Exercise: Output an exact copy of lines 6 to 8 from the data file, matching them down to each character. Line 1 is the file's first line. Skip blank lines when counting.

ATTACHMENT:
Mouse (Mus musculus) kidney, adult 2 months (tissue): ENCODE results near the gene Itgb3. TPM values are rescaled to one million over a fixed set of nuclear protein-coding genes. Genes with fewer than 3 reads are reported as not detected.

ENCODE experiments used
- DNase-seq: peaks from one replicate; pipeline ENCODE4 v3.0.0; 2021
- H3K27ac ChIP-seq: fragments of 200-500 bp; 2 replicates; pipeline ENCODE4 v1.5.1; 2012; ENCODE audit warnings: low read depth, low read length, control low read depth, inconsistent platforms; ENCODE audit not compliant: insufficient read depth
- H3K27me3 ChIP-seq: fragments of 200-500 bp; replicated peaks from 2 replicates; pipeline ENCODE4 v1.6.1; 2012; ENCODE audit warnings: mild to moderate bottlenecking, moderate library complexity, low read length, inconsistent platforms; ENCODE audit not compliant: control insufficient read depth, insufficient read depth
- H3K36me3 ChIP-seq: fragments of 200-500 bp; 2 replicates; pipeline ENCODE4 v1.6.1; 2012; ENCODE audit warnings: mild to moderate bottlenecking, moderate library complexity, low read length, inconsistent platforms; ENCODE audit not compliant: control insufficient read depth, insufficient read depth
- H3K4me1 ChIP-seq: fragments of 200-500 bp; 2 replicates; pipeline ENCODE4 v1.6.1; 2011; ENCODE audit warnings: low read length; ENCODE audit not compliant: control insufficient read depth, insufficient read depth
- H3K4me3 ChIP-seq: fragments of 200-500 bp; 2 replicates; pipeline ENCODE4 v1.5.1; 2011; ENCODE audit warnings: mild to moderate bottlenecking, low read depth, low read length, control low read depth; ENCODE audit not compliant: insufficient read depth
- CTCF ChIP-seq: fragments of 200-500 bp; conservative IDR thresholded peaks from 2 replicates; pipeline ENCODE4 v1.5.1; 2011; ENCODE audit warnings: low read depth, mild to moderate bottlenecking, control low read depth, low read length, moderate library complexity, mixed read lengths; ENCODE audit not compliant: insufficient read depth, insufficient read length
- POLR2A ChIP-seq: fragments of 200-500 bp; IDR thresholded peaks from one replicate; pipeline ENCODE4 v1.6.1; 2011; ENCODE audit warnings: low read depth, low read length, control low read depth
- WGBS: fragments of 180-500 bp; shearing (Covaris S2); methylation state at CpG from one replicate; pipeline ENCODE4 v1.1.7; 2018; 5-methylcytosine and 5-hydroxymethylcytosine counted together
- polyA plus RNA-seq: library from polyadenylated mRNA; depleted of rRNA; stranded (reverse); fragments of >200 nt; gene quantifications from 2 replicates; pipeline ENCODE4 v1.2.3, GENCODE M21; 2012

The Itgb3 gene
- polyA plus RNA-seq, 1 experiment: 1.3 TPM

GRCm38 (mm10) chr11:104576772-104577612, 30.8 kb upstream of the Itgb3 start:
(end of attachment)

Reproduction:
- H3K36me3 ChIP-seq: fragments of 200-500 bp; 2 replicates; pipeline ENCODE4 v1.6.1; 2012; ENCODE audit warnings: mild to moderate bottlenecking, moderate library complexity, low read length, inconsistent platforms; ENCODE audit not compliant: control insufficient read depth, insufficient read depth
- H3K4me1 ChIP-seq: fragments of 200-500 bp; 2 replicates; pipeline ENCODE4 v1.6.1; 2011; ENCODE audit warnings: low read length; ENCODE audit not compliant: control insufficient read depth, insufficient read depth
- H3K4me3 ChIP-seq: fragments of 200-500 bp; 2 replicates; pipeline ENCODE4 v1.5.1; 2011; ENCODE audit warnings: mild to moderate bottlenecking, low read depth, low read length, control low read depth; ENCODE audit not compliant: insufficient read depth